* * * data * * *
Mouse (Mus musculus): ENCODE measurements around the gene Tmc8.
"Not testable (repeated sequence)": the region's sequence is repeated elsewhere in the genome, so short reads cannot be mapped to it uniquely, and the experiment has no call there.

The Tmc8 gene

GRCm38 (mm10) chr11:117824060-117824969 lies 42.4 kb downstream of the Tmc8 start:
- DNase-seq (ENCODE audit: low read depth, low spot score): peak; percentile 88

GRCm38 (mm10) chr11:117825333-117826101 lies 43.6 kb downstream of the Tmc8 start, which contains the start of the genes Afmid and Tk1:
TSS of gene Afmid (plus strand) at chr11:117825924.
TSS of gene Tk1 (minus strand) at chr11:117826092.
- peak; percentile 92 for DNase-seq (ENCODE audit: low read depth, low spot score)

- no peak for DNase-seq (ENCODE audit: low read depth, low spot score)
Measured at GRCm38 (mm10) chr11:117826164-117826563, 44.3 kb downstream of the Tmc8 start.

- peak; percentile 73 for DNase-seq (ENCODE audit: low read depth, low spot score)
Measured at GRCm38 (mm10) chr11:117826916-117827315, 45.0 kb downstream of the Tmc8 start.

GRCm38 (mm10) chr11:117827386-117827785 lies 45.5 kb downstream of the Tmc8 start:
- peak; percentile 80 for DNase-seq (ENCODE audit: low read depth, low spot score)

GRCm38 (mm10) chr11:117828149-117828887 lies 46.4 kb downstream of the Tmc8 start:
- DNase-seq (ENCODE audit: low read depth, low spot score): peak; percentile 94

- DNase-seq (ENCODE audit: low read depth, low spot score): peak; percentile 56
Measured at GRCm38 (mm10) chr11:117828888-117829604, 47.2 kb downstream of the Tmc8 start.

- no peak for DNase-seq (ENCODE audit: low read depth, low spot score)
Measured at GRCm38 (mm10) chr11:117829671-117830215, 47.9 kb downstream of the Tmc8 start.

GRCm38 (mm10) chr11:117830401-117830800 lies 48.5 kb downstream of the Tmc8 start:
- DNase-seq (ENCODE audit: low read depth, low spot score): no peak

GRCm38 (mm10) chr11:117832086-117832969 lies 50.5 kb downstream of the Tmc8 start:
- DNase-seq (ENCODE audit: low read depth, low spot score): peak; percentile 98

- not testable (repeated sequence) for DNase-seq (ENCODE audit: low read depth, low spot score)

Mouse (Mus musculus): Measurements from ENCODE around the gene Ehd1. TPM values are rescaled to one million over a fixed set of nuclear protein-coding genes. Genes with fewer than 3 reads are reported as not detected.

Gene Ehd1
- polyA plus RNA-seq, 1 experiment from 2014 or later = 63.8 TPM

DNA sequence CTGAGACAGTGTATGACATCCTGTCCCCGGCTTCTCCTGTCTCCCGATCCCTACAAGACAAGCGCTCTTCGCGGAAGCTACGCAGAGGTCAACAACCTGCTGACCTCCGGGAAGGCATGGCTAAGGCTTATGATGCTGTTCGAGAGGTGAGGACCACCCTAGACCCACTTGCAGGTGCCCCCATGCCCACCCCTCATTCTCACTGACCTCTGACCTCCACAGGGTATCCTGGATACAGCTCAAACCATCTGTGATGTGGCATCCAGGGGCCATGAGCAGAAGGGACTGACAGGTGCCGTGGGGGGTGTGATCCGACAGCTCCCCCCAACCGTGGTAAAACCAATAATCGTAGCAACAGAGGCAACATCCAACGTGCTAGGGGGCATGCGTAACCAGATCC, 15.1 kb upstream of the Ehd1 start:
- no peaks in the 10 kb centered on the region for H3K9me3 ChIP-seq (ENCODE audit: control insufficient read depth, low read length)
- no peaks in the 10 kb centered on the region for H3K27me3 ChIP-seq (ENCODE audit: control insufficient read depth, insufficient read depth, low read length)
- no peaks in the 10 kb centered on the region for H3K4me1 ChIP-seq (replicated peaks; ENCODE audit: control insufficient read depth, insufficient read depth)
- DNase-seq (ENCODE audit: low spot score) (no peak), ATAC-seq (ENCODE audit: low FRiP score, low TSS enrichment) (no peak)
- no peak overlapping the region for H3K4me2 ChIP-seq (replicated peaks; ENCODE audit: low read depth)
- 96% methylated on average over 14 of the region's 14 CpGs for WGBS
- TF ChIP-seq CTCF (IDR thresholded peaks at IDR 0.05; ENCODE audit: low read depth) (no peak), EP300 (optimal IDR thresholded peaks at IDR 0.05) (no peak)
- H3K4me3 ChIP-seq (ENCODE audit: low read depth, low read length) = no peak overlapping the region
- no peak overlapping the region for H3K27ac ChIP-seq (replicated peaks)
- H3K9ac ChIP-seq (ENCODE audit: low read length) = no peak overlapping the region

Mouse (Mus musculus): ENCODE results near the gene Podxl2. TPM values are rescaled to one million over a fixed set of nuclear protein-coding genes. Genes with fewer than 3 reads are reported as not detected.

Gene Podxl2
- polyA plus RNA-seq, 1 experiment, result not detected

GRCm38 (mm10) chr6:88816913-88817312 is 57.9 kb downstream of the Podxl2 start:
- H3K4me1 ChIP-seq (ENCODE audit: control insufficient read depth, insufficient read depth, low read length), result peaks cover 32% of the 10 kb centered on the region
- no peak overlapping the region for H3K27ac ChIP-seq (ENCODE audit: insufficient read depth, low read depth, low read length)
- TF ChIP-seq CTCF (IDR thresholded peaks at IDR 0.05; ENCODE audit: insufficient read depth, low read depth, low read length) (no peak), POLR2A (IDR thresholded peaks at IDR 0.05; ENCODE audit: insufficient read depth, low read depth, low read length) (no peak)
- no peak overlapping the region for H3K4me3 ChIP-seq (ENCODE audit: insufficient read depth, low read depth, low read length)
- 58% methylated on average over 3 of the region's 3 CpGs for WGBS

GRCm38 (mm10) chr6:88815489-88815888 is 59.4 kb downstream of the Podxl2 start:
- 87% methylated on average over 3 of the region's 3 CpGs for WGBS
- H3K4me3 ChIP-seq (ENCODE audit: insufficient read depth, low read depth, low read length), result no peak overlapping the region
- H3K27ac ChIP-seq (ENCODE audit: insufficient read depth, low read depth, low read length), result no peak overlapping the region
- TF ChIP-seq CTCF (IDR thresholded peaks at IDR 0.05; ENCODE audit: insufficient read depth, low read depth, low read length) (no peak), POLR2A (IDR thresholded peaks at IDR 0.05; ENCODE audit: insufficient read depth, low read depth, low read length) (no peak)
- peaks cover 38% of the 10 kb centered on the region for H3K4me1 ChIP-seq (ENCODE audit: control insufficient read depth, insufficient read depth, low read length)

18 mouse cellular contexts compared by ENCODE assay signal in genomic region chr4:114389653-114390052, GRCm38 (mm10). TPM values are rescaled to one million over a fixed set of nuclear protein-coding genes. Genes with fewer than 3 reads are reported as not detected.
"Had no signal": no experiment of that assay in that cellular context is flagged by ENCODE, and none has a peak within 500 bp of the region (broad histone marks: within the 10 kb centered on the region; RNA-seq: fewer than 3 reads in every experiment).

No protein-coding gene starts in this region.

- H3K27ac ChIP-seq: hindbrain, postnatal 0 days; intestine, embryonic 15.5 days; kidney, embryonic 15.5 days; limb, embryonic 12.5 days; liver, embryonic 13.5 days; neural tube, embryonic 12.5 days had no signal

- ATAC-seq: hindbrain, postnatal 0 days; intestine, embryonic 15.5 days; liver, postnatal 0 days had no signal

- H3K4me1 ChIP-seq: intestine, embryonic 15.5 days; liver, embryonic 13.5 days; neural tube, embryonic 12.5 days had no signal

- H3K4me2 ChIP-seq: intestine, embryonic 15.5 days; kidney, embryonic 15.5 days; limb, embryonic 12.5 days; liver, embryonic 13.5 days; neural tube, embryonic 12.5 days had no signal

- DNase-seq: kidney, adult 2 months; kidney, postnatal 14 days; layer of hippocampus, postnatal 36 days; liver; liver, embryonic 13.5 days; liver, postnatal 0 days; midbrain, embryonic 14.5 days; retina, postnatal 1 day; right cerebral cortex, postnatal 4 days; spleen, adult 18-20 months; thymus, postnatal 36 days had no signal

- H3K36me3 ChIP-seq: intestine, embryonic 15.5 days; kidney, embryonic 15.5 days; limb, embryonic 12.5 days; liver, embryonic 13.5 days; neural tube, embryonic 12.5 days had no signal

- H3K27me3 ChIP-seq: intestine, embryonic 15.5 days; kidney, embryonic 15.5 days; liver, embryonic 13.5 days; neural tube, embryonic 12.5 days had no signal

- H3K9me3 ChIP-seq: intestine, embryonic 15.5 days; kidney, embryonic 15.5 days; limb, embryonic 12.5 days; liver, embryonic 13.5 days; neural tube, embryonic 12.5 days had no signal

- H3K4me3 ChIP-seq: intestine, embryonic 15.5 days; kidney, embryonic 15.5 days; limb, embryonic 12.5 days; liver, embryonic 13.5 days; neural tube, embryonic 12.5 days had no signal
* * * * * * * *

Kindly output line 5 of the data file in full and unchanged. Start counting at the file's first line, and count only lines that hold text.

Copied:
- DNase-seq (ENCODE audit: low read depth, low spot score): peak; percentile 88